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Safety campaigns look to change escalator etiquette in Japan ahead of 2020 Olympics

The custom of vacating one side of the escalator steps for people in a hurry is seen across many countries and regions, including Europe, the United States and China.

STARS AND STRIPES

By THE WASHINGTON POST Published: August 25, 2019

Ahead of the 2020 Tokyo Olympic and Paralympic Games, campaigns are underway to encourage people to stand on both sides of an escalator, instead of the current custom of standing to one side in order to leave the other side clear for people to walk up or down.

The campaigns recommend this approach by emphasizing that standing side by side is safer.

However, the current custom of leaving one side free for people who want to walk up or down the steps if they are in a hurry has become deep-rooted across the globe.

It is likely that a long time will be needed for the new approach to gain widespread acceptance.

In the Roppongi Hills complex of Minato Ward, Tokyo, a campaign kicked off on July 22, soon after the start of the school summer break, encouraging people to adapt to the new safer way of using escalators.

On the first day of the campaign, which was aimed at groups of parents and children, an 11-year-old girl from Nakano Ward, Tokyo, said, "Whenever people carrying big bags pass me on an escalator, I worry that they might bump into me. I think etiquette is important."

Leaving space on one side of the escalator is a common custom across Japan. But which side is left free varies among regions. For example, in Tokyo, people vacate the right side of the steps, but in Osaka, people vacate the left side.

However, some people with physical disabilities in their arms or legs and some elderly people say that they are unable to hold the handrail on only one side of an escalator.

For such people, the custom of standing on a specific side of an escalator is risky.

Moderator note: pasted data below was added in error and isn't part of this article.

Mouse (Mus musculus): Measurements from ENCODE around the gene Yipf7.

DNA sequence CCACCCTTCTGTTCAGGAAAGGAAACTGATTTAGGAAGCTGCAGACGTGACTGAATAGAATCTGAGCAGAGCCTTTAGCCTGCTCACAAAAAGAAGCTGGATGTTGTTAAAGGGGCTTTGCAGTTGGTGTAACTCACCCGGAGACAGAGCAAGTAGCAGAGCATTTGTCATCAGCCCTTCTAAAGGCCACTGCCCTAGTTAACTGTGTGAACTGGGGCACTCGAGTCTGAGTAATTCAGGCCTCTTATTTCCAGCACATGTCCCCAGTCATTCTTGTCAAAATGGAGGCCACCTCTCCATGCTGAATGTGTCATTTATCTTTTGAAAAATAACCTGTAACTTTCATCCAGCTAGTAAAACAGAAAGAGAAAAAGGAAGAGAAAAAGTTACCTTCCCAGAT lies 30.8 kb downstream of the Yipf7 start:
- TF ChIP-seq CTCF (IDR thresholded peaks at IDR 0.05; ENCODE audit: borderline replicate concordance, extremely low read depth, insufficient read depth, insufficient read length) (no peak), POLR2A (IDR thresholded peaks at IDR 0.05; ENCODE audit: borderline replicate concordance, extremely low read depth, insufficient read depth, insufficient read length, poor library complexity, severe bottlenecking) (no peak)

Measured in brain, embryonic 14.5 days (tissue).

In 2018, the Tokyo Physical Therapy Association produced keyrings to help gain the understanding of other people about standing on the opposite side.

The keyrings bear a message saying, "I have a good reason for standing on this side." The association distributes the keyrings to people who want them.

The custom of vacating one side of the escalator steps for people in a hurry is seen across many countries and regions, including Europe, the United States and China.

Masakazu Toki, professor emeritus of Edogawa University, said that the custom of leaving space on one side began in Britain during World War II.

According to Toki, the custom began when the operators of London subways displayed posters encouraging people to vacate one side of the escalator in 1944.

It began to spread in Japan in 1967, when Hankyu Railway's Umeda Station in Osaka made announcements encouraging people to leave space on one side for those in a hurry.

As escalators began to be installed elsewhere, the custom of standing on one side of the escalator spread nationwide.

According to the Japan Elevator Association, the number of escalator accidents caused by the manner in which people ride them in the two-year period of 2008-09 was 674. The total number in 2013 and 2014 rose to 882.

The association asks people to hold onto handrails and stand still when they ride escalators.

The reason the custom of leaving space on one side needs to be reexamined is not only for safety.

The current system of people only using the space on one side of an escalator, even though they could stand side by side, results in the deterioration of transportation efficiency.

During rush hour in big cities, it is usual to see people forming long lines as they wait to ride an escalator standing on one side. As a result, the flow of people is obstructed.

Train service operators across the nation are reexamining the custom of vacating space on one side of the escalator from the aspects of both safety and transportation efficiency, and have made efforts to encourage people to stand side by side on escalators.

Officials of the Nagoya city government's Transportation Bureau have come up with a campaign to promote standing side by side on the 10th day of every month in its 13 major train stations.

The Fukuoka city government's Transportation Bureau installed huge pictogram boards in 19 stations on the city's municipal subway lines, encouraging people to stand still rather than walk on escalators.

East Japan Railway Co. (JR East) also asked people to stand side by side in a campaign from December last year to February this year.

Toki said: "The custom of vacating space on one side is a relic of the years when people believed the faster, the better and placed great importance on efficiency. During the Tokyo Olympics and Paralympics, many people will come to Japan from all over the world. The Games will provide a great opportunity for Tokyo to show the rest of the world this new approach, which makes anyone feel they can ride escalators safely."


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Japan News-Yomiuri

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